Given such nonstop immersion in politics, “nobody was surprised when I decided to run,” he says. The state senator he had worked for on campaigns told him how that senator had run for the Statehouse at about the same age that Ruprecht was, so he encouraged him to try it too. “To be honest, I didn’t’ think I was going to win – I had the expectation I would lose, but all the stars aligned I guess,” he says.

Ruprecht says he had looked at Saint Michael’s while in high school after winning its Book Award and liked it a lot, but he went to UNH briefly based on finances before transferring. While he enjoys Saint Michael’s very much, he says, the fact is that to start his Statehouse career, he’ll need to take time off from school and then reassess the next best move. He’ll live at home, and commute about an hour and a half to Concord for Tuesday-through-Thursday sessions, perhaps staying down there those three days and sharing sparse living quarters with somebody. “Where I live, everybody drives long distances to get anyplace,” he says.

It’s about people, issues

He’s focused on the issues as a new lawmaker much as he was in the campaign, based primarily on his discussions with his constituent neighbors. He’d like to see property tax reform in his state that would benefit the largely property-poor residents in his district, by having property-wealthier towns paying a fairer share through broader-based taxes, even though New Hampshire historically has resisted such taxes fiercely. He also supports the biomass industry – “woodchips for energy” as he puts it — since logging is a major industry in his district. And he advocates for developing more infrastructure in his district such as roads and better cellphone service and broadband access. He also wants to assure that the once-discussed but now-dormant idea of sending electricity from Canada to Massachusetts via power lines through his state stays dead, due to environmental considerations.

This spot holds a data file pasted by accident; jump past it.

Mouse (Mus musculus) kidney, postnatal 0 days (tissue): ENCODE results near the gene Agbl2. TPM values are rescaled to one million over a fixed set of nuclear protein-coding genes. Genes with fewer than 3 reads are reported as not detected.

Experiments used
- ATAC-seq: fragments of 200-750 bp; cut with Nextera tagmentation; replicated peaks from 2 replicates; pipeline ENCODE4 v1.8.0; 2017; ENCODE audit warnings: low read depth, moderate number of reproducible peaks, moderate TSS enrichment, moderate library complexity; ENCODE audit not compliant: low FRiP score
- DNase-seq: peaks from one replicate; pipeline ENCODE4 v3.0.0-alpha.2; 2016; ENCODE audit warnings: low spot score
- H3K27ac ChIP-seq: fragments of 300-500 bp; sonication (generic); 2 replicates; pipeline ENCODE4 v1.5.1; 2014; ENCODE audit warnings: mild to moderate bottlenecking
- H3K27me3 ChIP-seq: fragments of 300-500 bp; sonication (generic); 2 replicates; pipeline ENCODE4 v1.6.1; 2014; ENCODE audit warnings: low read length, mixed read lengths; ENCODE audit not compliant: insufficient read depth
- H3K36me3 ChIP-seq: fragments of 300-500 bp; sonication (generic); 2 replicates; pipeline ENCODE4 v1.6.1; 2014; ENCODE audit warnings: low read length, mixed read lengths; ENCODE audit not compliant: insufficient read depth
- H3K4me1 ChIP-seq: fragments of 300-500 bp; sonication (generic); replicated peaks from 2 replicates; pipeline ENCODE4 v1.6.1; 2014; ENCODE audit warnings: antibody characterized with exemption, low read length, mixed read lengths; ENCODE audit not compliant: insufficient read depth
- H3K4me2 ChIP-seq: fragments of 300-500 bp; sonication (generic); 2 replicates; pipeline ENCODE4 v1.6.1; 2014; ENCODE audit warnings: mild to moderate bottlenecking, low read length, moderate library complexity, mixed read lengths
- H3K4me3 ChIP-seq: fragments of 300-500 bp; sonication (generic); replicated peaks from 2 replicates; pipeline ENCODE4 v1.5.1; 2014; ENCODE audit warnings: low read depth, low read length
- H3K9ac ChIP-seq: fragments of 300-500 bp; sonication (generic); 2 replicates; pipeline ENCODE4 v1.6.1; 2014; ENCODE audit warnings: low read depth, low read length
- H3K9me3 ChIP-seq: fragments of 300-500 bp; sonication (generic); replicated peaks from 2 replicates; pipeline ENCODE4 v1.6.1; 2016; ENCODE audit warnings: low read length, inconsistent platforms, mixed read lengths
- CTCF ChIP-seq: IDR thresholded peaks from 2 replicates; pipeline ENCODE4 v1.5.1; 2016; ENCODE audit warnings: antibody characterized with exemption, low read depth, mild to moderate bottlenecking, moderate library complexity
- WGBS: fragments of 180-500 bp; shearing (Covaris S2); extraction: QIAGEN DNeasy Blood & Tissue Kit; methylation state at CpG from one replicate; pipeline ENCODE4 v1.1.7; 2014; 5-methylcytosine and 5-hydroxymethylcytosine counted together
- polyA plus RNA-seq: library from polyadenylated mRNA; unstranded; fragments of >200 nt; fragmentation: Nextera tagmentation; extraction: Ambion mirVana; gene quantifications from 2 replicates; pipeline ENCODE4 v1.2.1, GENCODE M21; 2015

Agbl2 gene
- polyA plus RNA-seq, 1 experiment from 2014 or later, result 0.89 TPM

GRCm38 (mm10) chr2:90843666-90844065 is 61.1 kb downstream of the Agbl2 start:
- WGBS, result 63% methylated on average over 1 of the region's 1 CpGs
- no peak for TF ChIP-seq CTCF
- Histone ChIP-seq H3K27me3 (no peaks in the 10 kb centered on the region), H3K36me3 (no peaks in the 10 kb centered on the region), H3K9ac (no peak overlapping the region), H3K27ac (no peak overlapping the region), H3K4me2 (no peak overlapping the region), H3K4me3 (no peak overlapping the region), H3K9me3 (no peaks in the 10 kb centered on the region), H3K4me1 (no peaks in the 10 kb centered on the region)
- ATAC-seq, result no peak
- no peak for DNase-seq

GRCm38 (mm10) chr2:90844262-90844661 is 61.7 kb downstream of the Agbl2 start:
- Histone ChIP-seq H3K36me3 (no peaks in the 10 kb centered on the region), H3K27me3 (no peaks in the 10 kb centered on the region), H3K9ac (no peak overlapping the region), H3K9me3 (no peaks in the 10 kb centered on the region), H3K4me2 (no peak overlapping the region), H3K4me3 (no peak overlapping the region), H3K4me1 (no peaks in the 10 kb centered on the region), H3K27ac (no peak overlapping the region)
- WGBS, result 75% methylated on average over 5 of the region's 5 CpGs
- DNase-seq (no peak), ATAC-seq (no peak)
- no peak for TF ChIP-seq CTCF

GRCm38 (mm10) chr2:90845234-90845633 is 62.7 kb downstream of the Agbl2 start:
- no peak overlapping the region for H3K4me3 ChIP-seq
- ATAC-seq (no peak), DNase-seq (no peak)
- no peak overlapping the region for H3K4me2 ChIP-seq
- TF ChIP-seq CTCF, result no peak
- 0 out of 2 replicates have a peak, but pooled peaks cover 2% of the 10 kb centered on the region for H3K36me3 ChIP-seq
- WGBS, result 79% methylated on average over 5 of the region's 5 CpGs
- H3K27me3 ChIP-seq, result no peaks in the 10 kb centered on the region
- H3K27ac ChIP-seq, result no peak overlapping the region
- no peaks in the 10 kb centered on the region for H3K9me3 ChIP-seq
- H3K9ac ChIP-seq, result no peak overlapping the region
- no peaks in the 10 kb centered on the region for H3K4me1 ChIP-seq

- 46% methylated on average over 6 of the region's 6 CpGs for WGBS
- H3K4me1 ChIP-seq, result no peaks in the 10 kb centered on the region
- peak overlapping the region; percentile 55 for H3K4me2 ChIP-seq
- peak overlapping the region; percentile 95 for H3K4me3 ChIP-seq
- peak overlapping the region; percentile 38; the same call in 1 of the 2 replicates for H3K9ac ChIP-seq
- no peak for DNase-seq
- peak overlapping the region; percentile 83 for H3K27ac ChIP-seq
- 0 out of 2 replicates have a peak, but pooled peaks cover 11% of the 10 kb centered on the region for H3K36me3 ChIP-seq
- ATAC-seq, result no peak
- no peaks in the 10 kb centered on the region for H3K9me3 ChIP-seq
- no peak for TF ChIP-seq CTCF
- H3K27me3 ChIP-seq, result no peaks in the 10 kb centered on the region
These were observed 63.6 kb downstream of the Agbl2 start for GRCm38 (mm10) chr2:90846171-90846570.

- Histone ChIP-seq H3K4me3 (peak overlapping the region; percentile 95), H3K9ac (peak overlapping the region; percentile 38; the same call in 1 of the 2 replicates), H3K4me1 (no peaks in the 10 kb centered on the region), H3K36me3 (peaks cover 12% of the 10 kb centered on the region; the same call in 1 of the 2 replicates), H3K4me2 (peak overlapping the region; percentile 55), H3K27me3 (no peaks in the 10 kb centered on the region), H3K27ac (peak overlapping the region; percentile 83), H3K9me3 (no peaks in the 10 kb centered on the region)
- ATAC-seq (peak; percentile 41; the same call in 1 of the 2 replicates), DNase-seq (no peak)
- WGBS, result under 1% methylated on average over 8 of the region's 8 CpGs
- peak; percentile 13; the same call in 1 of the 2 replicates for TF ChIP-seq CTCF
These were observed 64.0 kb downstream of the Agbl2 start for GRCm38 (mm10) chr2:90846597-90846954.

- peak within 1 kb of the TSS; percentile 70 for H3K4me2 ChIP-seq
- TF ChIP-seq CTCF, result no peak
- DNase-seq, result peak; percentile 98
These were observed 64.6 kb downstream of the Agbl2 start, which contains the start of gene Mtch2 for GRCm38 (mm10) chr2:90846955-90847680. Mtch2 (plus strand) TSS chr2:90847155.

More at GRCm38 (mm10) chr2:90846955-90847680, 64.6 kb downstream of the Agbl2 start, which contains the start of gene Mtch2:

Ruprecht says all new lawmakers are assigned to a committee though he’s not sure yet where he’ll land. “You give your top four choices, which for me are Environment & Agriculture first, then Education, though that’s in greater demand, then Fish &Game/Marine Resources, and finally Recreation and Development.”

He senses that his family is happy about his recent success, which for Ruprecht is more than enough. “We’re sort of a stoic family and not big talkers,” Ruprecht says, “so it’s just not how we operate as far as all hugs and expressing feelings — but they’re supportive, I can just tell. We don’t have to talk about it.”